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The festive bonfires of Lag ba-Omer in the best Instagram photos

Fire, songs and merriment

On the evening of the 6th of May, on the 33rd day of Omer (18th of Iyar), on Mount Meron by the grave of Rabbi Shimon Bar Yochai, and also in most cities in Israel and in Jewish communities around the world, people light fires to mark the holiday of Lag ba-Omer.

This customs is observed by Hasidic communities, and people who study the Cabbala.

As is widely known, when Rabbi Shimon Bar Yochai was dying, he ordered his pupils to mark the anniversary of his death not by mourning and tears, but with the Torah, songs and merriment.

It was on this day that the terrible epidemic came to an end that took the lives of 24,000 pupils of Rabbi Akiva, and for over a month, starting from Passover, the Jews had been in morning – there had been no weddings, and it was forbidden to have your hair cut or put on new clothes.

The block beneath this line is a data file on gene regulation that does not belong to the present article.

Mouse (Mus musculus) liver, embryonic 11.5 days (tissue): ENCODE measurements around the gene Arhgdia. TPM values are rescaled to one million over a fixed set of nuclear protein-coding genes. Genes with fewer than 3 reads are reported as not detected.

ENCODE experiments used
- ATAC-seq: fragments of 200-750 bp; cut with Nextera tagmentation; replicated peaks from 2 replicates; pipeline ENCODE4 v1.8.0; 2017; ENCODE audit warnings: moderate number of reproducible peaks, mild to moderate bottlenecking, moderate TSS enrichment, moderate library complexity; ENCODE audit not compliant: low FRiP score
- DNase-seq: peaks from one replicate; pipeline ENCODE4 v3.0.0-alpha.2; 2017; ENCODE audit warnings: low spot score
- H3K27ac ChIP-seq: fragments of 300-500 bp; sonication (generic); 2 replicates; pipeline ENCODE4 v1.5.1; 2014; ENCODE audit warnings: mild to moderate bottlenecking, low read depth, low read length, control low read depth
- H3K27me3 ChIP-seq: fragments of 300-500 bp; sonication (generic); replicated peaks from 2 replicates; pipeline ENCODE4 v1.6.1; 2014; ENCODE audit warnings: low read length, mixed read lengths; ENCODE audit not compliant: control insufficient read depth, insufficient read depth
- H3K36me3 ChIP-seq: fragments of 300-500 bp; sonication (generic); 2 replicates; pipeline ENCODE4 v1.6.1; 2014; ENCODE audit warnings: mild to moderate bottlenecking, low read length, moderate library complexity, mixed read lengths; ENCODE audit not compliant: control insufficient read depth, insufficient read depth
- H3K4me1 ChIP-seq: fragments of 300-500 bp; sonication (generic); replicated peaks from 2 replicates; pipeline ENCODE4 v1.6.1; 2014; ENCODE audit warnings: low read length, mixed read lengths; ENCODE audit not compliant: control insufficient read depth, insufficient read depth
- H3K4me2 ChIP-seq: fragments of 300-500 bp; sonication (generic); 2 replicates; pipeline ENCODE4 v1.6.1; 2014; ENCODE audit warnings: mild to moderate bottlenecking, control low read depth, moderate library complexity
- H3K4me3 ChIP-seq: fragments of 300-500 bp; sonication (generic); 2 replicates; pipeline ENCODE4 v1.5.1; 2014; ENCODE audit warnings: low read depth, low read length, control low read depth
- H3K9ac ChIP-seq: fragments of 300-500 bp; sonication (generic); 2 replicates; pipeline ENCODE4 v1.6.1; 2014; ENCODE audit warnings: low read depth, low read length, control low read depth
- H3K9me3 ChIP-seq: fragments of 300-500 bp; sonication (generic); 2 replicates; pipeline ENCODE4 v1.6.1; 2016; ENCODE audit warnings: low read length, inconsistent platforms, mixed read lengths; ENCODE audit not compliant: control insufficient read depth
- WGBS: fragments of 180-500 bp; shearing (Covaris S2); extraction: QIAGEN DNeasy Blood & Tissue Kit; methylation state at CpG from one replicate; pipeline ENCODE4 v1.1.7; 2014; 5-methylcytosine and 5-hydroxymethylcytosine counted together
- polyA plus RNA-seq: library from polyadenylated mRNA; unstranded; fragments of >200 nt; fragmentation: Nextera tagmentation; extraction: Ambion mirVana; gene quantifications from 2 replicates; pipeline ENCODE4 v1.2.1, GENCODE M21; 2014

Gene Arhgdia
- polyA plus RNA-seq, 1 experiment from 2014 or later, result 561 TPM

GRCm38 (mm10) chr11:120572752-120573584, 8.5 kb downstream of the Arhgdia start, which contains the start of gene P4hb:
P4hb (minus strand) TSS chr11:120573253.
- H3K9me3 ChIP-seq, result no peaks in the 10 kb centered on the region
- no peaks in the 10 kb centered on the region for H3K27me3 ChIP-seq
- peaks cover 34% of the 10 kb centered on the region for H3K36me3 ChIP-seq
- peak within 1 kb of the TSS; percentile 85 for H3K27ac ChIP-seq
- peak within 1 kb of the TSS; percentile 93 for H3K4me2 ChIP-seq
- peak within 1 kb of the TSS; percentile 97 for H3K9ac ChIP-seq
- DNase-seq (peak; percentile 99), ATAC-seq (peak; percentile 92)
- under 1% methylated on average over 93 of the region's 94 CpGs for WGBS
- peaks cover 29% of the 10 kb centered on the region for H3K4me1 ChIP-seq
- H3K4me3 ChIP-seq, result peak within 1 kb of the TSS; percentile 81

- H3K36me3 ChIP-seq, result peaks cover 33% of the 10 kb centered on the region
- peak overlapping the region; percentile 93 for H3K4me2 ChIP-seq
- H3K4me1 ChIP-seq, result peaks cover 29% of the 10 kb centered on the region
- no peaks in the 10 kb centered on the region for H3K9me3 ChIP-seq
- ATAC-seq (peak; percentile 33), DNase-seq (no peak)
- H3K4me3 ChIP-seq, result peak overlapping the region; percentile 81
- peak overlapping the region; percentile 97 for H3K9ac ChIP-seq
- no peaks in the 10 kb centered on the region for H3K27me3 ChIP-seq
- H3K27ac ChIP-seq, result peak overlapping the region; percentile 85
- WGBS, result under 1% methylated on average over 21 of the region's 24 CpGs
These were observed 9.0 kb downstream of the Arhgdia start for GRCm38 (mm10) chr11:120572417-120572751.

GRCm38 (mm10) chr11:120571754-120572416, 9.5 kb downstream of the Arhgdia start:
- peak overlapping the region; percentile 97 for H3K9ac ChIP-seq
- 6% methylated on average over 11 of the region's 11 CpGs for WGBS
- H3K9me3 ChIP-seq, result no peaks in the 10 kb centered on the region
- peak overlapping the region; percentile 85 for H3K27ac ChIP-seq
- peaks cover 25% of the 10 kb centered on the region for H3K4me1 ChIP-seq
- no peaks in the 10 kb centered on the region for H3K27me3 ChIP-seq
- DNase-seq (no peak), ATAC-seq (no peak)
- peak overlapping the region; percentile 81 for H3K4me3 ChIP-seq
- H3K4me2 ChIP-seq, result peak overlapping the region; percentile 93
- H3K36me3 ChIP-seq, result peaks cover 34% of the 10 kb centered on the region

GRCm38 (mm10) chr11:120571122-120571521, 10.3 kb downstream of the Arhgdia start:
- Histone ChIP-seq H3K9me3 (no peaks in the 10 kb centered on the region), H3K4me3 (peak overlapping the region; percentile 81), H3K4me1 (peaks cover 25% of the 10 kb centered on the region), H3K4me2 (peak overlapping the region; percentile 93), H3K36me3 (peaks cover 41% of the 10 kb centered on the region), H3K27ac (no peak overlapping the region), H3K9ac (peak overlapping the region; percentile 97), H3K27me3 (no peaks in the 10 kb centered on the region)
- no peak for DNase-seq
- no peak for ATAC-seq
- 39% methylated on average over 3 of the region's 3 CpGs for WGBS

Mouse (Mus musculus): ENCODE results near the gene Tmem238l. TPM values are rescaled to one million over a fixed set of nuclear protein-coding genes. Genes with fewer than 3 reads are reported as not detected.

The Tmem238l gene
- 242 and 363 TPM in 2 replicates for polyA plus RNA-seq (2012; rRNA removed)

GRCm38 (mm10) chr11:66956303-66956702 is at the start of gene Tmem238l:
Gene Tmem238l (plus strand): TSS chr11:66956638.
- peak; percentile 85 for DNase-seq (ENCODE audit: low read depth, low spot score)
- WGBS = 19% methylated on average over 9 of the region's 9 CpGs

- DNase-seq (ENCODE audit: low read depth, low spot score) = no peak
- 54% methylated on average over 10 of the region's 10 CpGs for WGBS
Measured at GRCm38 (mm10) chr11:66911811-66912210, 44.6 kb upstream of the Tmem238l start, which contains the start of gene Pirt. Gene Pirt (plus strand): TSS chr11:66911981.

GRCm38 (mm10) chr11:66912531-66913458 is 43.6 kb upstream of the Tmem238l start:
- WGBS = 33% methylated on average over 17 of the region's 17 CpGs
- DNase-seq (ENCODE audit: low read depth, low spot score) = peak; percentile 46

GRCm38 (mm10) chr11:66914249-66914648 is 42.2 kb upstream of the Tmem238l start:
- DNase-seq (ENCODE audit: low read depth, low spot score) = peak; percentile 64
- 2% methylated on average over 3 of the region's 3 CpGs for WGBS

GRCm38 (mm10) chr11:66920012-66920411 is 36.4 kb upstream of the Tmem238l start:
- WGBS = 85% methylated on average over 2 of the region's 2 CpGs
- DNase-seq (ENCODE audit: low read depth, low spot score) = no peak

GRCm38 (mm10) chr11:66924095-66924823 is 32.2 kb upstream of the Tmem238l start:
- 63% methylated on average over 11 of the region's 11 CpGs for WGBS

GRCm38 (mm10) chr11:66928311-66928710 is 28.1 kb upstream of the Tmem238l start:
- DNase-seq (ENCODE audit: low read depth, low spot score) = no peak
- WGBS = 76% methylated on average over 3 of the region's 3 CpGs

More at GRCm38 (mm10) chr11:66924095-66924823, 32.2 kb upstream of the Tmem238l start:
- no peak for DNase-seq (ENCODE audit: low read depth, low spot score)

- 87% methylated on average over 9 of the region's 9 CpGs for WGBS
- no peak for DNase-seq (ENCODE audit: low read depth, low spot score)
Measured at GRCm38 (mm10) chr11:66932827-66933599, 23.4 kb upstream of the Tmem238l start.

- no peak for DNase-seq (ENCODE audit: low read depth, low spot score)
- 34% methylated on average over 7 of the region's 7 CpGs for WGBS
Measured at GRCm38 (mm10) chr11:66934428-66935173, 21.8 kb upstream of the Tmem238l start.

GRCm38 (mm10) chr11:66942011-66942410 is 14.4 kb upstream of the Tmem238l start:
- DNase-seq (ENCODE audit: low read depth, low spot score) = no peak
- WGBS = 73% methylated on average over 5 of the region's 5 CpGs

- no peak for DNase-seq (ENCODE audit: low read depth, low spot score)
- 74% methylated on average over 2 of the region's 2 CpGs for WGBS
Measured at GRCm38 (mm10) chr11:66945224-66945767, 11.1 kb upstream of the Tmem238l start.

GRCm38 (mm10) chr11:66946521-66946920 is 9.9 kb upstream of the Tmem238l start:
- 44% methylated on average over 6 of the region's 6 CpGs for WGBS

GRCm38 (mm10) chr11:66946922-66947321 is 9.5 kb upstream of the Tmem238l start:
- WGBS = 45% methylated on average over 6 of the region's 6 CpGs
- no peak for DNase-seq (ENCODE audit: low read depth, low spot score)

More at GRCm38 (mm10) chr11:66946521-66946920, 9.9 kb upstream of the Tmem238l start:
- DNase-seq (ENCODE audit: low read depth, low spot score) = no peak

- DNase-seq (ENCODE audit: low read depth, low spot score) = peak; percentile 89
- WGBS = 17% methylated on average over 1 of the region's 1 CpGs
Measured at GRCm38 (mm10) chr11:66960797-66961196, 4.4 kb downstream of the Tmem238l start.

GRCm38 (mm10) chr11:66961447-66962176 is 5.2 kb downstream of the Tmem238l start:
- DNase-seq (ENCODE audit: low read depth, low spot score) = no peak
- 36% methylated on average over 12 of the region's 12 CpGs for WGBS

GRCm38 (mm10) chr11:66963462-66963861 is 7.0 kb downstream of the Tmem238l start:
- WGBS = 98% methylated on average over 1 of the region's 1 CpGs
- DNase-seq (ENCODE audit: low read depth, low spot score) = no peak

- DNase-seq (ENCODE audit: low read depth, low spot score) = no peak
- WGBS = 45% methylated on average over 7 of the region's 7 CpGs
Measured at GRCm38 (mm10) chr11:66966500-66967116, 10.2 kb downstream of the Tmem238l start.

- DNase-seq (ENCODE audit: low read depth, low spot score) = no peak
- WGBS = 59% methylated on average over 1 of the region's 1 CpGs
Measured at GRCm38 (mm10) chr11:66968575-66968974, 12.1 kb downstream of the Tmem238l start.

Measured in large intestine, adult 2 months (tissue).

Lag ba-Omer is a mystical holiday. The bonfires symbolize opening up something that is hidden, for just as fire cannot be seen in sticks at a superficial glance, but trees potentially contains the power of fire, for trees can burn, so the Torah at a superficial glance only contains the history of the Jewish people and the commandments given to the Jews, but in fact the mystical light of the Cabbala burns within it.

Lag ba-Omer is a popular holiday for children. They joyfully gather sticks and compete to see whose bonfire is higher.

Bonfires burn all evening, and only die out late at night.

The strong smell of burning lasts until morning, and in some districts it’s better not to open the windows…

And as usually happens on holidays, Israelis like to eat. They cook marshmallows, sausages and kebabs on the fires.

And if you can’t light a real bonfire, you can buy one at a cake store, or make one with toys and a gas stove :)


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